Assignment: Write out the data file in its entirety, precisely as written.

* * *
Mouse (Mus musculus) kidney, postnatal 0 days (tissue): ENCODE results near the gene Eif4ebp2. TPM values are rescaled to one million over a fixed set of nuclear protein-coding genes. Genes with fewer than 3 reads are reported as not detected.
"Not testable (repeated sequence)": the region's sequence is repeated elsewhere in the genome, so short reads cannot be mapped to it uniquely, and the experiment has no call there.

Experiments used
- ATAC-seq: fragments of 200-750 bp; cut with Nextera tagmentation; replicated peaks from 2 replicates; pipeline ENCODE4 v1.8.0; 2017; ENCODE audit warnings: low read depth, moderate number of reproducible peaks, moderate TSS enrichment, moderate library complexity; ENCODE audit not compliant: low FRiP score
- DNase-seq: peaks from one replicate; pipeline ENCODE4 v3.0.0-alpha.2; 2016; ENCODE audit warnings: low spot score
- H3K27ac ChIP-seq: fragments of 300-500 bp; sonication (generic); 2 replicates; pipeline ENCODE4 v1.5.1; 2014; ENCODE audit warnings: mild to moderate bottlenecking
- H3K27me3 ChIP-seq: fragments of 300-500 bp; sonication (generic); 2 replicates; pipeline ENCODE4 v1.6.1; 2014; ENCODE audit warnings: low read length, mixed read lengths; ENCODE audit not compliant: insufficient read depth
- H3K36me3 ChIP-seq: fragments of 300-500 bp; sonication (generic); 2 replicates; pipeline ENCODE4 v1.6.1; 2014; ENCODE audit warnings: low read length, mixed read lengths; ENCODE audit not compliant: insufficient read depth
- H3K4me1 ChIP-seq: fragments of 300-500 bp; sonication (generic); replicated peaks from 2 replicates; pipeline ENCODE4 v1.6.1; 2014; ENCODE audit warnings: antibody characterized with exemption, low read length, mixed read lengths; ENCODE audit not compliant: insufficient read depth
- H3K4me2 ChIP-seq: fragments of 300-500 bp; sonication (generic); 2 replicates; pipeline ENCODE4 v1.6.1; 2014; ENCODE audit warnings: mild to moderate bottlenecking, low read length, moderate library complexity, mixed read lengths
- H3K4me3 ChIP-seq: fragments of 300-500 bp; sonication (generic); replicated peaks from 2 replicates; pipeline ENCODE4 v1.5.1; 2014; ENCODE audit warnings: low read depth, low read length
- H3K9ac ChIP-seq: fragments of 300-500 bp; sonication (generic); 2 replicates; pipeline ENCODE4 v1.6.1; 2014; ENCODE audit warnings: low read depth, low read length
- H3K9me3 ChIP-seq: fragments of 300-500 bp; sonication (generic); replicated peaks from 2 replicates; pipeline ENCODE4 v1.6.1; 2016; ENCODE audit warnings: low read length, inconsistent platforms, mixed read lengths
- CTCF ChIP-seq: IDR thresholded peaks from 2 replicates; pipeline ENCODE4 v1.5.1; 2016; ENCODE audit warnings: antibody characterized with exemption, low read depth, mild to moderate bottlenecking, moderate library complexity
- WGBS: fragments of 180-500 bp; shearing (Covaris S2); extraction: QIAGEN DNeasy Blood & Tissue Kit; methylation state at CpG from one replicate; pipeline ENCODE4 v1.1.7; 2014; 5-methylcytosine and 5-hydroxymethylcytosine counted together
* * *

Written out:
Mouse (Mus musculus) kidney, postnatal 0 days (tissue): ENCODE results near the gene Eif4ebp2. TPM values are rescaled to one million over a fixed set of nuclear protein-coding genes. Genes with fewer than 3 reads are reported as not detected.
"Not testable (repeated sequence)": the region's sequence is repeated elsewhere in the genome, so short reads cannot be mapped to it uniquely, and the experiment has no call there.

Experiments used
- ATAC-seq: fragments of 200-750 bp; cut with Nextera tagmentation; replicated peaks from 2 replicates; pipeline ENCODE4 v1.8.0; 2017; ENCODE audit warnings: low read depth, moderate number of reproducible peaks, moderate TSS enrichment, moderate library complexity; ENCODE audit not compliant: low FRiP score
- DNase-seq: peaks from one replicate; pipeline ENCODE4 v3.0.0-alpha.2; 2016; ENCODE audit warnings: low spot score
- H3K27ac ChIP-seq: fragments of 300-500 bp; sonication (generic); 2 replicates; pipeline ENCODE4 v1.5.1; 2014; ENCODE audit warnings: mild to moderate bottlenecking
- H3K27me3 ChIP-seq: fragments of 300-500 bp; sonication (generic); 2 replicates; pipeline ENCODE4 v1.6.1; 2014; ENCODE audit warnings: low read length, mixed read lengths; ENCODE audit not compliant: insufficient read depth
- H3K36me3 ChIP-seq: fragments of 300-500 bp; sonication (generic); 2 replicates; pipeline ENCODE4 v1.6.1; 2014; ENCODE audit warnings: low read length, mixed read lengths; ENCODE audit not compliant: insufficient read depth
- H3K4me1 ChIP-seq: fragments of 300-500 bp; sonication (generic); replicated peaks from 2 replicates; pipeline ENCODE4 v1.6.1; 2014; ENCODE audit warnings: antibody characterized with exemption, low read length, mixed read lengths; ENCODE audit not compliant: insufficient read depth
- H3K4me2 ChIP-seq: fragments of 300-500 bp; sonication (generic); 2 replicates; pipeline ENCODE4 v1.6.1; 2014; ENCODE audit warnings: mild to moderate bottlenecking, low read length, moderate library complexity, mixed read lengths
- H3K4me3 ChIP-seq: fragments of 300-500 bp; sonication (generic); replicated peaks from 2 replicates; pipeline ENCODE4 v1.5.1; 2014; ENCODE audit warnings: low read depth, low read length
- H3K9ac ChIP-seq: fragments of 300-500 bp; sonication (generic); 2 replicates; pipeline ENCODE4 v1.6.1; 2014; ENCODE audit warnings: low read depth, low read length
- H3K9me3 ChIP-seq: fragments of 300-500 bp; sonication (generic); replicated peaks from 2 replicates; pipeline ENCODE4 v1.6.1; 2016; ENCODE audit warnings: low read length, inconsistent platforms, mixed read lengths
- CTCF ChIP-seq: IDR thresholded peaks from 2 replicates; pipeline ENCODE4 v1.5.1; 2016; ENCODE audit warnings: antibody characterized with exemption, low read depth, mild to moderate bottlenecking, moderate library complexity
- WGBS: fragments of 180-500 bp; shearing (Covaris S2); extraction: QIAGEN DNeasy Blood & Tissue Kit; methylation state at CpG from one replicate; pipeline ENCODE4 v1.1.7; 2014; 5-methylcytosine and 5-hydroxymethylcytosine counted together